EATON — Lace up. Walk. Cure cystic fibrosis. That’s one goal for this Saturday, May 21.
The annual Great Strides Walk to support the Cystic Fibrosis Foundation is set for this Saturday, May 21, beginning at 10 a.m., at the Preble County Courthouse.
Check-in for the fundraiser 5K is set for 9 a.m.
Karen Marshall, Preble County Cystic Fibrosis event coordinator and chairperson, has organized the event in support of raising funds to find a cure, for the past 22 years. She is stepping down after this walk, but will continue with the cause.
“My volunteer work and finding a cure for CF is my passion,” Marshall shared on her Facebook page. “I am not walking away from my passion and will continue to advocate and volunteer.”
Marshall’s son Alec, 22, was born with CF. He recently graduated from Wright State University.
According to Marshall, the life expectancy of those with CF has doubled in the past 22 years. This increase is thanks to the medical advances garnered through fund raising efforts. She has always said she is working to help find a cure, not just extend life expectancy.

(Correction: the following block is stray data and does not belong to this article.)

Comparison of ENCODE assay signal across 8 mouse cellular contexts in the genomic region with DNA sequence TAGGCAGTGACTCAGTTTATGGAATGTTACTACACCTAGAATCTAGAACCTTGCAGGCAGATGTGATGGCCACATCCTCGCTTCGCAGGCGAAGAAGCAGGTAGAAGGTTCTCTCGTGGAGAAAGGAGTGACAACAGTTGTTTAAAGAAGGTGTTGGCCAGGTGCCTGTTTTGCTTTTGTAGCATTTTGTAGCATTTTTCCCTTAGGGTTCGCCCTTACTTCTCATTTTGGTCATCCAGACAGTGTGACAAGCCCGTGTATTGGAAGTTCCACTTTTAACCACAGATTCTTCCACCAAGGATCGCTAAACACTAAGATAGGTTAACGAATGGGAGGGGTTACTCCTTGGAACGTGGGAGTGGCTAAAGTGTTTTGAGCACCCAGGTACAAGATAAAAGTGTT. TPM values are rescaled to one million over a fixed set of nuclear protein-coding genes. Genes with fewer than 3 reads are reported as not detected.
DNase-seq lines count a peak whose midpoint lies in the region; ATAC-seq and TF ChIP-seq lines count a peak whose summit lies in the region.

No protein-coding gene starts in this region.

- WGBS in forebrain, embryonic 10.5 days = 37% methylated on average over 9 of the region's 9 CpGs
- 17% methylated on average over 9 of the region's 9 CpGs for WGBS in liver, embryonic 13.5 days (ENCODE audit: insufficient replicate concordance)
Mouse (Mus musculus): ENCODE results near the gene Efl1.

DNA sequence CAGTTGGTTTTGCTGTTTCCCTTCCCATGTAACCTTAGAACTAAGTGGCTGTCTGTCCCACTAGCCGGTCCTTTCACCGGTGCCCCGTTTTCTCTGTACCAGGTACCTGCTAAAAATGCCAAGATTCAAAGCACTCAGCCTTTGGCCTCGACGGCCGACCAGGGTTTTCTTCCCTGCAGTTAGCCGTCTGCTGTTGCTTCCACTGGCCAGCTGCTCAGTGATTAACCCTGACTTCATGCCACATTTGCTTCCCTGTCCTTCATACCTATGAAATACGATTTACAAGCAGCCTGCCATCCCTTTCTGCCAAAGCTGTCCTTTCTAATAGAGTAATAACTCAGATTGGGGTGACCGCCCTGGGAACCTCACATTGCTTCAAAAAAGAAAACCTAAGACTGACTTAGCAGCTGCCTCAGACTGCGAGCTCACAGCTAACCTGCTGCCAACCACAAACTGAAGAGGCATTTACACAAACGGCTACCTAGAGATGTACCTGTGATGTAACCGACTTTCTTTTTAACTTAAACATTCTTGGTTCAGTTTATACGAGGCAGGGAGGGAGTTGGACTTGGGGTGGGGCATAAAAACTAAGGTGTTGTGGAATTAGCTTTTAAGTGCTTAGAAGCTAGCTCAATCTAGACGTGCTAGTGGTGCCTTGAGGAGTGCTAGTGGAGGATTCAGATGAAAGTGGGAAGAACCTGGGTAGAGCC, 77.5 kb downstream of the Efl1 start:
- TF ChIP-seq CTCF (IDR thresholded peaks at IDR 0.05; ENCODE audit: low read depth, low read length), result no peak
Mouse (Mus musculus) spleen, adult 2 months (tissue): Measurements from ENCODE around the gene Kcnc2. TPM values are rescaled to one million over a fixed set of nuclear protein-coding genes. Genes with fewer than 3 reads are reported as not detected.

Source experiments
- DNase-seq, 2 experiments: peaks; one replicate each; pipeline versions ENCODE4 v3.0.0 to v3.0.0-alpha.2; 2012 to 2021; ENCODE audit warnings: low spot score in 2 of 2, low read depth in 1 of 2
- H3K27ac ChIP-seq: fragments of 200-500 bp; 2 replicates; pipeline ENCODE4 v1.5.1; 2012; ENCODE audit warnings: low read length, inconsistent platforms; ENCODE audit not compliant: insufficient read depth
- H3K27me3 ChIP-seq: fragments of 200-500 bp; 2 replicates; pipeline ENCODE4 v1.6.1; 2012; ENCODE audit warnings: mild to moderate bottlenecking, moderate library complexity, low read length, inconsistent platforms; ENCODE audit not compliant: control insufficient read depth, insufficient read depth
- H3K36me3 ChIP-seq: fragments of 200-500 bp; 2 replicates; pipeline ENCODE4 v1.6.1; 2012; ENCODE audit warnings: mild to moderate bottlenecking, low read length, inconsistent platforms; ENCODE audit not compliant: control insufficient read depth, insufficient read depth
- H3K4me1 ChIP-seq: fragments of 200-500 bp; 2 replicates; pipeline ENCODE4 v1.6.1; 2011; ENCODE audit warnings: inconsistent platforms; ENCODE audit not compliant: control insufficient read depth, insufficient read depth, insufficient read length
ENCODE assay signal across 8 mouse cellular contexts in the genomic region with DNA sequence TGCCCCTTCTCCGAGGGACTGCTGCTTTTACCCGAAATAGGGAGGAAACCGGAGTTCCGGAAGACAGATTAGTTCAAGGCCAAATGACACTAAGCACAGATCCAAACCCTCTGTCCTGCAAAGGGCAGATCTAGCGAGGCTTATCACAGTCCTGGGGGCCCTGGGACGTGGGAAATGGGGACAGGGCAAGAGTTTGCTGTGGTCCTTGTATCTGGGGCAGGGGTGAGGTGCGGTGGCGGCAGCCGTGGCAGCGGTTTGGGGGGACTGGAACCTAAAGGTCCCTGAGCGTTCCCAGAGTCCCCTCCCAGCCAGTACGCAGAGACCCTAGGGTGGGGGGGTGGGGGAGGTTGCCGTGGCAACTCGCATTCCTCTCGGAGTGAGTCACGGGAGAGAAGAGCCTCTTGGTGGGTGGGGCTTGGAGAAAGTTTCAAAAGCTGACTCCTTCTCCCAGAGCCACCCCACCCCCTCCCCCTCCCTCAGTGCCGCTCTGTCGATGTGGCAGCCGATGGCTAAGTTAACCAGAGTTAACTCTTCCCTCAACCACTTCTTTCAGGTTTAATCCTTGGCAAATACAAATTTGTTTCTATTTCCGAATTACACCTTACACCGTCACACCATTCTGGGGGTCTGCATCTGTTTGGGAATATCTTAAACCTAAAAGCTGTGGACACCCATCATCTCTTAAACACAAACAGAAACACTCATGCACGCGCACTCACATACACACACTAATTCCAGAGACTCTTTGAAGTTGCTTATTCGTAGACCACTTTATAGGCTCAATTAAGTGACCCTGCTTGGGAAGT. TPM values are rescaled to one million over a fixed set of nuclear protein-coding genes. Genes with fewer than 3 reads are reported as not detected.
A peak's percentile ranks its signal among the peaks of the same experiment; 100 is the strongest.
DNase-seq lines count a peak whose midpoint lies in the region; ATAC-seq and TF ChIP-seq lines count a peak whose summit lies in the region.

Great Strides is the Cystic Fibrosis Foundation’s largest national fundraising event. Each year, more than 125,000 people participate in hundreds of walks across the country to support the foundation’s mission to cure cystic fibrosis. The funds raised from Great Strides helps provide people with CF the opportunity to lead full, productive lives by funding research and drug development, promoting individualized treatment and ensuring access to high-quality, specialized care.
“Great Strides continues to gain momentum, as do our research efforts and the progress we’ve made in the search for a cure,” the foundation website notes. “The CF Foundation has raised and invested hundreds of millions of dollars to support the development of new CF drugs and therapies. But the lives of people with this disease are still cut far too short.”
Walks are held at nearly 500 locations nationwide and are open to the public.
Cystic fibrosis is a progressive, genetic disease that causes persistent lung infections and limits the ability to breathe over time.
In people with CF, a defective gene causes a thick, buildup of mucus in the lungs, pancreas and other organs. In the lungs, the mucus clogs the airways and traps bacteria leading to infections, extensive lung damage and eventually, respiratory failure. In the pancreas, the mucus prevents the release of digestive enzymes that allow the body to break down food and absorb vital nutrients.
According to the Cystic Fibrosis Foundation Patient Registry, in the United States:
•More than 33,000 people are living with cystic fibrosis.
•Approximately 1,000 new cases of CF are diagnosed each year.
•More than 75 percent of people with CF are diagnosed by age 2.
•More than half of the CF population is age 18 or older.